Uncle Sam wants you

This morning when I checked my Twitter tab I found this tweet by Jason Pontin, editor of MIT Technology Review magazine:

What excites the indignation of people who hate drones: the remoteness of the operator, and the asymmetry in power.

He was referring to the pilotless drone aircraft used by the U.S. administration to assassinate various perceived or presumed enemies in places like Pakistan, Iran, Yemen, and Somalia. The program began in the Bush administration and has escalated dramatically in the Obama administration; the total number of assassination missions will likely be in the thousands by now.

I felt moved to respond to Mr. Pontin’s tweet:

@jason_pontin Plus some people are irked by murder and by the slaughter of bystanders.

He tweeted back:

@PaulVitols But drones kill so fewer bystanders than bombers or cruise missiles, or anything else we have.

I responded:

@jason_pontin The real problem is the lack of a war or of any judicial process. We can make killing convenient, but we can’t make it right.

And to this he replied:

@PaulVitols Ah. Well, if you want to object to the President’s war powers, that’s a 60-year expansion, and I can’t help you.

If these drone strikes are regarded as acts of war, it raises the question of what war is—and War is one of the Great Ideas, which means that its nature and definition are controversial. Arnold J. Toynbee, in his A Study of History, argues that the nature of war has changed in modern times. As recently as the 18th century, war was still “the sport of kings,” conducted at the pleasure and expense of princes through the agency of professional troops who had relatively little to do with civilians. Battles were set-pieces conducted in open country. But by the end of the 18th century that was already starting to change. Under the emerging idea of nationalism war burst the bounds previously set for it and drew in everyone.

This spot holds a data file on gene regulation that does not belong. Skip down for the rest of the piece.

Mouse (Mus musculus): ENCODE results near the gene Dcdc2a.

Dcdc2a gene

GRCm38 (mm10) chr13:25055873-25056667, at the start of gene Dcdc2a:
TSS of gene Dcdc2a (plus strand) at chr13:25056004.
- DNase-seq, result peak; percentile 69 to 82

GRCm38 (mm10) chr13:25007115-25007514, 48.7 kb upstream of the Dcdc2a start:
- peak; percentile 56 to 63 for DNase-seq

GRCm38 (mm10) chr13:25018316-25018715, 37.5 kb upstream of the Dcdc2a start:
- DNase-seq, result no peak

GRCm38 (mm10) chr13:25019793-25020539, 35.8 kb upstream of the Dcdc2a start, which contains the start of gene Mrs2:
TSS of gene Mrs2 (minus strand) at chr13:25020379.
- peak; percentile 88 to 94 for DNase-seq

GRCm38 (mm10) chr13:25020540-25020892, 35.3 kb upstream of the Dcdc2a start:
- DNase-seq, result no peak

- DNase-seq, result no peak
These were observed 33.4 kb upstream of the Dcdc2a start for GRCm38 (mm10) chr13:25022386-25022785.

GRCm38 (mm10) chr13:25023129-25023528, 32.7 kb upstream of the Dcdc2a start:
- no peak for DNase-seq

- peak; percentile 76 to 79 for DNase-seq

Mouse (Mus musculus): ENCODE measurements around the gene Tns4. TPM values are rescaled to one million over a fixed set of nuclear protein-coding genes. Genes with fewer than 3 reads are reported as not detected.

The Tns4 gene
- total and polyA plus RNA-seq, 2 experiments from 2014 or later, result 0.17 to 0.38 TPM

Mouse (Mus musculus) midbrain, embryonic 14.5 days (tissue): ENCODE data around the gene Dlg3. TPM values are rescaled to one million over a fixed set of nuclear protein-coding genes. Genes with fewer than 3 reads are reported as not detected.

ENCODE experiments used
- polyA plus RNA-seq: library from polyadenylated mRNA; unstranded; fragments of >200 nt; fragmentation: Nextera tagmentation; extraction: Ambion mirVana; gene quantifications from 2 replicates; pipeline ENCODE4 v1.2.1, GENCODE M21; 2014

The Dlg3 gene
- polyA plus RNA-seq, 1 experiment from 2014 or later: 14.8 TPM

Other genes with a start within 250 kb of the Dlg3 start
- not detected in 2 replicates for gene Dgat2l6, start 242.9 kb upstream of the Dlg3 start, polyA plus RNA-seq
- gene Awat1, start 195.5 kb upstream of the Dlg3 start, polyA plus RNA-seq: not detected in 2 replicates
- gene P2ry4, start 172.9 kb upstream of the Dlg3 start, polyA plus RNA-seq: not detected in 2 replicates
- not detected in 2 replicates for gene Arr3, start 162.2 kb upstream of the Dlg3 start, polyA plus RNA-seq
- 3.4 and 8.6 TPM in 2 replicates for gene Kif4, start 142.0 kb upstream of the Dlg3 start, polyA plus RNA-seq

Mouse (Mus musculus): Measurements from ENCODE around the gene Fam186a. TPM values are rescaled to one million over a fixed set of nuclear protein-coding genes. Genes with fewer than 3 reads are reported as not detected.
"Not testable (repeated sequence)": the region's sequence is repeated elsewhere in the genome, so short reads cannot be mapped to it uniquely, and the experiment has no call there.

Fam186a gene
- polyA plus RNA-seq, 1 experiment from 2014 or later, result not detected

Toynbee puts his finger on the emergence of this new “totalitarian” mind-set in the fledgling United States of America, as evidenced by the treatment of the United Empire Loyalists who had sided with Britain in the struggle for independence:

Unlike the French colonists in Canada after the previous war, these partisans of the British Crown in the Thirteen Colonies had to leave their homes, bag and baggage, after the American Revolutionary War. Under the Stars and Stripes the Loyalists found life impossible, and the Canadian provinces of Nova Scotia and New Brunswick and Ontario are peopled with their descendants down to this day.

I remember, growing up during the Vietnam War, when things like the massacre at My Lai came to light, hearing that “civilians” would inevitably be killed because they were indistinguishable from the enemy and were in fact mixed in with them. If you wanted to kill the enemy, you had to kill everyone. It was total war. Luckily, in the memorable words of that military training song that I heard recently while watching An Officer and a Gentleman, “napalm sticks to kids.”

The 21st century has brought a further change in the idea of war. It is no longer something conducted against states but is waged by states against private individuals. The United States is not formally at war with Pakistan or Yemen or Somalia; it takes great pains to avoid any such formal declaration, since this would entail legal consequences, nationally and internationally. “War” is now something informal and covert. Drone assassinations are made against people named in secret “kill lists” that are authorized personally by the president each week. It’s part of his routine.

Leaving aside the question of justice, which is actually central, I pose this practical question instead: How can such a “war” end? There is no definite enemy, no central authority who can, in principle, surrender and agree to terms. There is only an endless succession of rationalized murders, a game of whack-a-mole with an endless supply of moles—and their families.

Another literary source comes to mind: George Orwell’s Nineteen Eighty-Four. I remember that Winston Smith goes to the movies and sees newsreels of people—women, children—being killed in the ceaseless wars between Oceania and its rival totalitarian states. The scenes provoke laughter in the audience, as they’re intended to. The wars themselves will never end, for, as the slogan of the Ministry of Peace has it, “War is peace.”

And that should be our own slogan, should it not? We’re at peace, yet we’re at war. They’re the same thing. Aren’t they?

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